Patterns of primary and heterotrophic productivity in an arid lowland river

Ben Gawne, Chester Merrick, David Williams, Gavin Rees, Roderick Oliver, Patricia Bowen, Simon Treadwell, Gillian Beattie, Iain Ellis, Judy Frankenberg, Zygmunt Lorenz

    Research output: Contribution to journalArticle

    36 Citations (Scopus)

    Abstract

    Three river conceptual models make differing predictions about the major source of primary production in lowland rivers, acknowledging the importance of primary productivity in the ecology and management of lowland rivers. Patterns of primary production in lowland rivers are still an area of considerable uncertainty. The objective of this study was to examine the major sources and transformations of organic matter in an Australian lowland river and compare them to the predictions of existing models. The broad approach adopted was to quantify the contribution from the major ecosystem components and compare these with estimates of system metabolism determined using open water measures of diel oxygen change. Three 4-km river reaches were selected to represent the extent of variation found along the free-flowing lowland sections of the Murray River, one of Australia's largest and most regulated rivers. Annual open water gross primary production (GPP) estimates for the Murray R. during this study ranged from 221 to 376 gC m−2 y−1 and were similar to other large rivers. Examination of the net contribution of organic matter to the channel indicates that primary productivity in the Murray R. is derived from a combination of phytoplankton, riparian vegetation and macrophytes, but that the major source varies both spatially and temporally. The present study confirms that the River Continuum Concept (RCC), the Flood Pulse Concept (FPC) and Riverine Productivity Model (RPM) all have some application to Australian lowland rivers, but that synthesis of the models will be difficult until we can incorporate the extent, causes and consequences of primary production variability. This study also highlights the importance of the microbial loop and macrophytes in the ecology of the Murray
    Original languageEnglish
    Pages (from-to)1070-1087
    Number of pages18
    JournalRiver Research and Applications
    Volume23
    Issue number10
    DOIs
    Publication statusPublished - 2007

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    Productivity
    Rivers
    productivity
    river
    primary production
    Ecology
    open water
    Biological materials
    ecology
    microbial loop
    organic matter
    Water
    Phytoplankton
    riparian vegetation
    prediction
    Metabolism
    Ecosystems
    metabolism
    phytoplankton
    Oxygen

    Cite this

    Gawne, B., Merrick, C., Williams, D., Rees, G., Oliver, R., Bowen, P., ... Lorenz, Z. (2007). Patterns of primary and heterotrophic productivity in an arid lowland river. River Research and Applications, 23(10), 1070-1087. https://doi.org/10.1002/rra.1033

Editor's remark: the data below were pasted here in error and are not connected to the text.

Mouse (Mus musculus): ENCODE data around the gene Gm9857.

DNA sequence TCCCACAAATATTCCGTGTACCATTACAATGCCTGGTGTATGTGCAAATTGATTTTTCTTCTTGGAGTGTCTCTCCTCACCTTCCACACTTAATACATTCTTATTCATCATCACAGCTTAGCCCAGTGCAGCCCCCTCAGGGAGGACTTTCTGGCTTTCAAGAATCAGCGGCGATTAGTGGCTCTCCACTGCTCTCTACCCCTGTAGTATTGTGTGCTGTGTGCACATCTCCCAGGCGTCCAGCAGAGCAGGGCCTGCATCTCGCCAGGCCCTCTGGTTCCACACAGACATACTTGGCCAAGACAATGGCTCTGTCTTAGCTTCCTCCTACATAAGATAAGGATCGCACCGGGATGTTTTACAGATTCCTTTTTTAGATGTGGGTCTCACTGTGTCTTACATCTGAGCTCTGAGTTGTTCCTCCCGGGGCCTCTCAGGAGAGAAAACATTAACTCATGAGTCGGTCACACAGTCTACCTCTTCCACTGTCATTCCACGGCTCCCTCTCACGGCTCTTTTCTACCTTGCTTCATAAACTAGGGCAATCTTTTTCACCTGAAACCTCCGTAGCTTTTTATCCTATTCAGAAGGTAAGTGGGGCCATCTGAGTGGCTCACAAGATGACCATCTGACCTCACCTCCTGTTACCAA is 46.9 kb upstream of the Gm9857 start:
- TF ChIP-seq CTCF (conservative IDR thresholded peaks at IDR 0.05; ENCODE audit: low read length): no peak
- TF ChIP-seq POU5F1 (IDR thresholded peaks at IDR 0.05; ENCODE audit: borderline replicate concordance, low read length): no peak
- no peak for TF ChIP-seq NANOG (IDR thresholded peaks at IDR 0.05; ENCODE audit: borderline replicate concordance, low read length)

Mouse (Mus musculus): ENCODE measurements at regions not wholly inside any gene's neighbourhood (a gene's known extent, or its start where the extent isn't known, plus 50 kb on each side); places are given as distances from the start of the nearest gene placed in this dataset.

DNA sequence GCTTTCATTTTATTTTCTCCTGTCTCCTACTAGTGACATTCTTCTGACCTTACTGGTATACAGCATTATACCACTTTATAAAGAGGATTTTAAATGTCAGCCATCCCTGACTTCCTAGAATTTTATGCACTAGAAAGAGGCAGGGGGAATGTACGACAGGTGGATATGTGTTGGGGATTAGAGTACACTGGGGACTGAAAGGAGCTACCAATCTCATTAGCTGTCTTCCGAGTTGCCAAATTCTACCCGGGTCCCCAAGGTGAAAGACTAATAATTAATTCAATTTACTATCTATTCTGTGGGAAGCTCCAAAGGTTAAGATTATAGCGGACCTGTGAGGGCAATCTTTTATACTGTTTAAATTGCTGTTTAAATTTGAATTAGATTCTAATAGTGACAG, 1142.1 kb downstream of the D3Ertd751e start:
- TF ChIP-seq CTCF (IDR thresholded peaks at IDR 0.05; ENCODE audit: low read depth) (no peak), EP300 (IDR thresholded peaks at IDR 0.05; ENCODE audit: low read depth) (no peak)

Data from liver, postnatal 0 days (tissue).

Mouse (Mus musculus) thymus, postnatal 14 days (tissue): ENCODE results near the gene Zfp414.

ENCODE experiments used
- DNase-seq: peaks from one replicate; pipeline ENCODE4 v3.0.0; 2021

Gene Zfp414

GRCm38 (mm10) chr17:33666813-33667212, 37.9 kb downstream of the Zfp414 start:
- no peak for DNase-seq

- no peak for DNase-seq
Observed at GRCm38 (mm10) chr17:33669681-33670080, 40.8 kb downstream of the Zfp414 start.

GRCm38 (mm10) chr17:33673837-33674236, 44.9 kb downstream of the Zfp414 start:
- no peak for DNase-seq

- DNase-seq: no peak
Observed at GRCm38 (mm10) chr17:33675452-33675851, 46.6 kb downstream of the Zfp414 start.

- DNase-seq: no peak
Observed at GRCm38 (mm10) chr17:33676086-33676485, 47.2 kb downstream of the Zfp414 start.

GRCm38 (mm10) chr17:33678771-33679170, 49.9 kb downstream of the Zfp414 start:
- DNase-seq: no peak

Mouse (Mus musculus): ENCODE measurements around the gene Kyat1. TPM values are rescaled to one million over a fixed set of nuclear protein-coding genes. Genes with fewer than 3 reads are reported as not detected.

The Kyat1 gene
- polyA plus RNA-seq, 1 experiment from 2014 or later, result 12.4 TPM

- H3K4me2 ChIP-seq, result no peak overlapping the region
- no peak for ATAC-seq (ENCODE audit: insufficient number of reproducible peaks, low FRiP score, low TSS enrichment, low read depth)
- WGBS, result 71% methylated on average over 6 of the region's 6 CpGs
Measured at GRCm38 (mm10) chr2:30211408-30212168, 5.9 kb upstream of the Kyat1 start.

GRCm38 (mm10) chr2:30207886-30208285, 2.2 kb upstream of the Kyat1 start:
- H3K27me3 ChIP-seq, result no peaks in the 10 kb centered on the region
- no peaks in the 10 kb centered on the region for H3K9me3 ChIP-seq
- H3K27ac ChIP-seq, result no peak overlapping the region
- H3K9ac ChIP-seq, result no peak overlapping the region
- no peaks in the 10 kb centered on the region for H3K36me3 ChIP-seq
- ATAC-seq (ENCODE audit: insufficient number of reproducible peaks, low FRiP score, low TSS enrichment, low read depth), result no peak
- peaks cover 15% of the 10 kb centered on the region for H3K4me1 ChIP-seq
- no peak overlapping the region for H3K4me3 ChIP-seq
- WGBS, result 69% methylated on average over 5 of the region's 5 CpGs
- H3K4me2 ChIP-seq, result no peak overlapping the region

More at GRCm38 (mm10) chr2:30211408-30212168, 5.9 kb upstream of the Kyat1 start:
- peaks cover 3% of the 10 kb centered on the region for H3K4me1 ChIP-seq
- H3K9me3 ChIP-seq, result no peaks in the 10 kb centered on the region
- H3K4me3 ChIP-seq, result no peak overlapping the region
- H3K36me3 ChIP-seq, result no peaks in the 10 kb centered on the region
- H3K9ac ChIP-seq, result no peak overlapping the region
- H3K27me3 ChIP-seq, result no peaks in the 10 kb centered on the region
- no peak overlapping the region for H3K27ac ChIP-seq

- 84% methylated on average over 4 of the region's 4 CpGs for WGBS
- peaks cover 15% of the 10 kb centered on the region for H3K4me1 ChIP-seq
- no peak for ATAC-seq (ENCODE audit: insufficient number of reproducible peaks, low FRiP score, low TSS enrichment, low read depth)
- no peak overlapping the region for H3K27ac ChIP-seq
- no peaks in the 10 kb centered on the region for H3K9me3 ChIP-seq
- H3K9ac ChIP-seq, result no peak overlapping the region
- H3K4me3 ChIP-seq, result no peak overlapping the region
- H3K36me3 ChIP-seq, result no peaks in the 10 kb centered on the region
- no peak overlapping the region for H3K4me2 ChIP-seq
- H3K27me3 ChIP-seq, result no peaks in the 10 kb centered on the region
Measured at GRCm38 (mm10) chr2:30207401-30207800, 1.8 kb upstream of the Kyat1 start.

Gawne, Ben ; Merrick, Chester ; Williams, David ; Rees, Gavin ; Oliver, Roderick ; Bowen, Patricia ; Treadwell, Simon ; Beattie, Gillian ; Ellis, Iain ; Frankenberg, Judy ; Lorenz, Zygmunt. / Patterns of primary and heterotrophic productivity in an arid lowland river. In: River Research and Applications. 2007 ; Vol. 23, No. 10. pp. 1070-1087.
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    abstract = "Three river conceptual models make differing predictions about the major source of primary production in lowland rivers, acknowledging the importance of primary productivity in the ecology and management of lowland rivers. Patterns of primary production in lowland rivers are still an area of considerable uncertainty. The objective of this study was to examine the major sources and transformations of organic matter in an Australian lowland river and compare them to the predictions of existing models. The broad approach adopted was to quantify the contribution from the major ecosystem components and compare these with estimates of system metabolism determined using open water measures of diel oxygen change. Three 4-km river reaches were selected to represent the extent of variation found along the free-flowing lowland sections of the Murray River, one of Australia's largest and most regulated rivers. Annual open water gross primary production (GPP) estimates for the Murray R. during this study ranged from 221 to 376 gC m−2 y−1 and were similar to other large rivers. Examination of the net contribution of organic matter to the channel indicates that primary productivity in the Murray R. is derived from a combination of phytoplankton, riparian vegetation and macrophytes, but that the major source varies both spatially and temporally. The present study confirms that the River Continuum Concept (RCC), the Flood Pulse Concept (FPC) and Riverine Productivity Model (RPM) all have some application to Australian lowland rivers, but that synthesis of the models will be difficult until we can incorporate the extent, causes and consequences of primary production variability. This study also highlights the importance of the microbial loop and macrophytes in the ecology of the Murray",